Hard Rock Gary Developer Receives Indiana Gaming Commission Approval to Build Land-Based Casino

Posted on: August 28, 2019, 08:52h. 

Last updated on: August 28, 2019, 08:52h.

INDIANAPOLIS – Spectacle Entertainment got the go-ahead Wednesday from the Indiana Gaming Commission (IGC) to move its Majestic Star riverboat casino in Gary to a land-based site in the northwest Indiana city. The approval, in a unanimous decision, allows the company to move forward with its plans to re-brand the planned casino as Hard Rock Gary, a $300 million development set to open by the end of next year.

Spectacle Entertainment expects to finalize the agreement with Hard Rock next month on the planned $300 million casino the Indiana Gaming Commission approved Wednesday. (Image: Spectacle Entertainment)

Some of the formal details of the project, including a signed agreement with Hard Rock officials, have yet to be finalized. John Keeler, Spectacle’s vice president and general counsel, told the IGC he expects to have the partnership paperwork completed, subject to the commission’s approval, by mid-September.

Currently, the parties are working under a letter of intent.

Keeler said Hard Rock’s participation was a critical piece of the project, citing the aggressive plans underway in Illinois, especially in the Chicago market where Gary is located. Under the plan, Hard Rock will manage and develop the Gary casino, Keeler added.

“We thought we had to partner with somebody that was the gold standard of the casino business,” he said.

Spectacle got the right to seek the move thanks to the expanded gaming law the state legislature passed earlier this year.

Phased Approach Still the Plan

Under the plan, the developers will build a 225,000-square-foot casino and a 2,000-seat concert hall that Keeler hopes will open by December 2020. After that, work would begin on a 200-room hotel.

Keeler said the planned Chicago casinos in the Illinois law prompted Spectacle to scale back the project and break it down into stages. That hasn’t changed even though reports indicate a Chicago casino may not be as lucrative as previously thought due to tax issues.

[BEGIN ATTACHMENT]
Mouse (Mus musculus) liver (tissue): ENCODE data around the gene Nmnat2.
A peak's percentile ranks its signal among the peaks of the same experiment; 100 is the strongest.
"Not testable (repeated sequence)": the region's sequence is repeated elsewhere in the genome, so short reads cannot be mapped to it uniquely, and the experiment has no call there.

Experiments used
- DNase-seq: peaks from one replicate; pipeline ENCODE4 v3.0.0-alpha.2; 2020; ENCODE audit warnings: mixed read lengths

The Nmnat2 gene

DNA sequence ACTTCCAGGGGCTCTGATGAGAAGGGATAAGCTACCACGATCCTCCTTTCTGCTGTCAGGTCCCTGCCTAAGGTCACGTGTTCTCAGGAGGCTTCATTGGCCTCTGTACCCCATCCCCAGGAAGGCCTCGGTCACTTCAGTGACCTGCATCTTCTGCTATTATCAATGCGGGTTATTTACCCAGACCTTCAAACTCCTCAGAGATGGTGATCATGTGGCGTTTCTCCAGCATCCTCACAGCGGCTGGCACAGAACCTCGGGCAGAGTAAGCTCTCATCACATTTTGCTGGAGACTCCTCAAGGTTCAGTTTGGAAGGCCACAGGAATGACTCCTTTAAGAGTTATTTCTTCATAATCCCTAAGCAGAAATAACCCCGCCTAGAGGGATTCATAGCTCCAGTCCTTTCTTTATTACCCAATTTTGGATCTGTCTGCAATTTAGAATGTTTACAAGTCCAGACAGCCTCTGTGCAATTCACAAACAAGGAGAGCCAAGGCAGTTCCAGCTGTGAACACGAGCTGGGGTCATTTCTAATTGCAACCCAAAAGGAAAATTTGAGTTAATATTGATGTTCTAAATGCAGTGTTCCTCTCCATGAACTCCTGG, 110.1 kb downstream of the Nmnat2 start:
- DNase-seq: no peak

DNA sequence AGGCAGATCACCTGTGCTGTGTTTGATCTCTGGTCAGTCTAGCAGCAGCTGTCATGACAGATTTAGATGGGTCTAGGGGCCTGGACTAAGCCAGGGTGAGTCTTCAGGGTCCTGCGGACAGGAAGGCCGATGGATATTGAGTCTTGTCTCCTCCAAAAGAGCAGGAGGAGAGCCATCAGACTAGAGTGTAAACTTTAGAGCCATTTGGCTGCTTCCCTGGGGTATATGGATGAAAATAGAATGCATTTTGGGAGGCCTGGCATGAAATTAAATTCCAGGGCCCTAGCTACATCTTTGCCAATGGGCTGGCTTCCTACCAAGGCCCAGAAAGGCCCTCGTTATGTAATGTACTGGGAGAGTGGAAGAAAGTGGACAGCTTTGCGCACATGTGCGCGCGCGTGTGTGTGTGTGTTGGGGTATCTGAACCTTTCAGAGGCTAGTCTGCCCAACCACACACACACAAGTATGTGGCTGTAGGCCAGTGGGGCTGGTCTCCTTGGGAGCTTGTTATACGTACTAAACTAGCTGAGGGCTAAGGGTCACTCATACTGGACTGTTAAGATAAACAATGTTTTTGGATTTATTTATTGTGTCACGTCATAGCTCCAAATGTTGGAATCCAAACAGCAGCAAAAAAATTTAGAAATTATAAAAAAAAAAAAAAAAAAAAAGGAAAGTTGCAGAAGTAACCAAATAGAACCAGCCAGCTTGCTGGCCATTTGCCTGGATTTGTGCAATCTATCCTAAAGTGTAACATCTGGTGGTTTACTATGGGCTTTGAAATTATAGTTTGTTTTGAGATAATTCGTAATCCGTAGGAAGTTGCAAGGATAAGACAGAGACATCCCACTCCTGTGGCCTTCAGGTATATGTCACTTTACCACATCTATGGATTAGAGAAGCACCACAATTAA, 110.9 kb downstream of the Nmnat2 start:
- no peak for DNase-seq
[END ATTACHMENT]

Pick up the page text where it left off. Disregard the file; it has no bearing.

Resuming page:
“We’re still committed to this two-phase approach,” Keeler told Casino.org after the meeting.

Spectacle expects the new casino to employ about 1,600, up from the current 950 working at the Majestic Star. Once work finishes on the hotel, that should add about another 200 workers, Keeler said.

Hard Rock Move Benefits City and Casino

Moving the casino to a land-based site helps Gary in two ways, Keeler and Mayor Karen Freeman-Wilson told the IGC.

For the city, it allows officials to seek commercial businesses for Buffington Harbor, and Freeman-Wilson told the Commission that there’s already a $500 million proposal for the site. She’s also hopeful that an intermodal project can be developed that will tie the harbor to nearby rail and highways for distribution purposes.

From the casino’s perspective, the land-based casino, right off the Interstate, will be in a much more prominent location that will be easier to access than the Majestic Star boats, Keeler said.

If you haven’t been there to find these two boats, you need a map and a compass, because they are really hidden in a very remote location,” he added.

As part of the relocation process, Spectacle will pay the state a $20 million relocation fee in five annual installments of $4 million. Those payments will begin later this year.

The Majestic Star uses two casino licenses. As part of the plan to move inland, Spectacle Entertainment maintained just one license and gave up the second.

That license, thanks to the expanded gaming law, is now lined up for a proposed casino in Vigo County, located in central Indiana along the Illinois border. IGC Executive Director Sara Gonso Tait told the Commission that the deadline to apply for that license is Dec. 1, assuming that voters in the county pass a referendum scheduled for Nov. 5.

Keeler said Spectacle and Hard Rock plan to apply for that license.